Small businesses are now being targeted because they have more money in their accounts and it is easier to transfer larger sums of money out of their accounts without fraud detection going off at banks.
A quote from the review sums it all up:
So why is there so much concern about “cyber-terrorism”? Answering a question with a question: who frames the debate? Much of the data are gathered by ultra-secretive government agencies—which need to justify their own existence—and cyber-security companies—which derive commercial benefits from popular anxiety. Journalists do not help. Gloomy scenarios and speculations about cyber-Armaggedon draw attention, even if they are relatively short on facts.
I try very hard not to do what they describe when I speak but it can be difficult especially to those that are not familiar with the problem.Cyber-crime is the death by a thousands cuts type of problem. $3,000 here, $5,000 there, but it all adds up pretty quickly. Cyber-warfare is much bigger and easier to point at than these small little fraud issues.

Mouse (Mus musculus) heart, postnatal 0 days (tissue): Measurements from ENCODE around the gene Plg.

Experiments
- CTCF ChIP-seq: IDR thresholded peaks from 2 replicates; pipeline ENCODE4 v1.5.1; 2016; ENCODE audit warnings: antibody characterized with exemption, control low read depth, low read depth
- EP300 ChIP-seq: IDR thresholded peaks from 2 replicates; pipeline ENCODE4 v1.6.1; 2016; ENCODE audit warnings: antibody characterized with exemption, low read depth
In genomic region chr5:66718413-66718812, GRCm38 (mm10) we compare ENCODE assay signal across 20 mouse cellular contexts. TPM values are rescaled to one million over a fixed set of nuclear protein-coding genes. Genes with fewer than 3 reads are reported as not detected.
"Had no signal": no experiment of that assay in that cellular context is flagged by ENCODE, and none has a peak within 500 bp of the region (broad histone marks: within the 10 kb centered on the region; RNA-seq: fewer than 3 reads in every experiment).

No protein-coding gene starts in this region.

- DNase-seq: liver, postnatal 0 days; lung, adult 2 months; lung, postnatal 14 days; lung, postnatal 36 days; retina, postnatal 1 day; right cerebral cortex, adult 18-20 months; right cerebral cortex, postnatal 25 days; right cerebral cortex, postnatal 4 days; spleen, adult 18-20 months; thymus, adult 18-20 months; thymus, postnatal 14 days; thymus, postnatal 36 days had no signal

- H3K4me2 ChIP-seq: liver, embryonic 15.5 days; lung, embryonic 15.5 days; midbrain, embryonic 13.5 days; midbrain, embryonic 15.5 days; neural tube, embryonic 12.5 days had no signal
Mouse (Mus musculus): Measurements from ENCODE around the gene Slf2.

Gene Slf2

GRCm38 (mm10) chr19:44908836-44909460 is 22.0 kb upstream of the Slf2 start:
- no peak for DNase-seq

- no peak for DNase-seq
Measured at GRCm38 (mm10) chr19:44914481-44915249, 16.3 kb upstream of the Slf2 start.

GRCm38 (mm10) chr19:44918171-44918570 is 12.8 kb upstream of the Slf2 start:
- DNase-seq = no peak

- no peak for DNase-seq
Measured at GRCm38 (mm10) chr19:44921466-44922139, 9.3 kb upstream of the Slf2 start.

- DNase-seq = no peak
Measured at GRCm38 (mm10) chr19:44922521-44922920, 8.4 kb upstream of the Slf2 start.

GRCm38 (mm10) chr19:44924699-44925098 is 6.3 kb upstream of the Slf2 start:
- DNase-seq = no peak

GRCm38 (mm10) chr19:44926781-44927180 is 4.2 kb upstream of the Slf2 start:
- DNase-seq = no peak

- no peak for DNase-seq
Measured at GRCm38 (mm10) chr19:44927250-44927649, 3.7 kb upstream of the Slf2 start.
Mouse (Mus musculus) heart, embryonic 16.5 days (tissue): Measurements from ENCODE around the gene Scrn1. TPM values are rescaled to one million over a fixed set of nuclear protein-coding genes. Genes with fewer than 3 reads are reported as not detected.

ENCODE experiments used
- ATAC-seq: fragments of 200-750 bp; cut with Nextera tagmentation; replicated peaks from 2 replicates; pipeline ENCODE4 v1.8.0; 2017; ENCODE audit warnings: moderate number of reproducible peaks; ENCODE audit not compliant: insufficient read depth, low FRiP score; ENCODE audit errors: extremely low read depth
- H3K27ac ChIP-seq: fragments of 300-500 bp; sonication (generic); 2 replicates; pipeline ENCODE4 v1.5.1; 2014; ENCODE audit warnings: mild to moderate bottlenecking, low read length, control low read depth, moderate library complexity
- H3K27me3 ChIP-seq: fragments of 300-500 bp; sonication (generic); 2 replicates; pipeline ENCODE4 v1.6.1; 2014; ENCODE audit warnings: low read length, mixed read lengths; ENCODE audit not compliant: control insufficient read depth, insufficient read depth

If you have 10 minutes of time, read the Boston Review article and give me some feedback. Are we in a situation where we as citizens have to be concerned about cyber-warfare like we were concerned about nukes in years past?
There is a bill, S.773, floating around the Senate that will require cybersecurity professionals in the future to be licensed, similar to how a general contractor, electrician etc is licensed. Furthermore, according to CNET News, “[the bill] appears to permit the president to seize temporary control of private-sector networks during a so-called cybersecurity emergency.”
Will this bill pass? Or even more important, is it a good idea?
I don’t think we will see a license requirement anytime soon. When I was at Blackhat I saw Booz, Northrup, and the like executing a massive recruiting effort. The government is trying to hire thousands of cybersecurity professionals. Requiring licensing will delay this by years as those in the field get licensed. With the various security certifications we have now, who will be the governing body to determine what data goes into the certification? Most of the certifications in my view are worthless and I would take a guy (or girl) that has been “on the front lines” before I take a person with 4 certifications and little experience.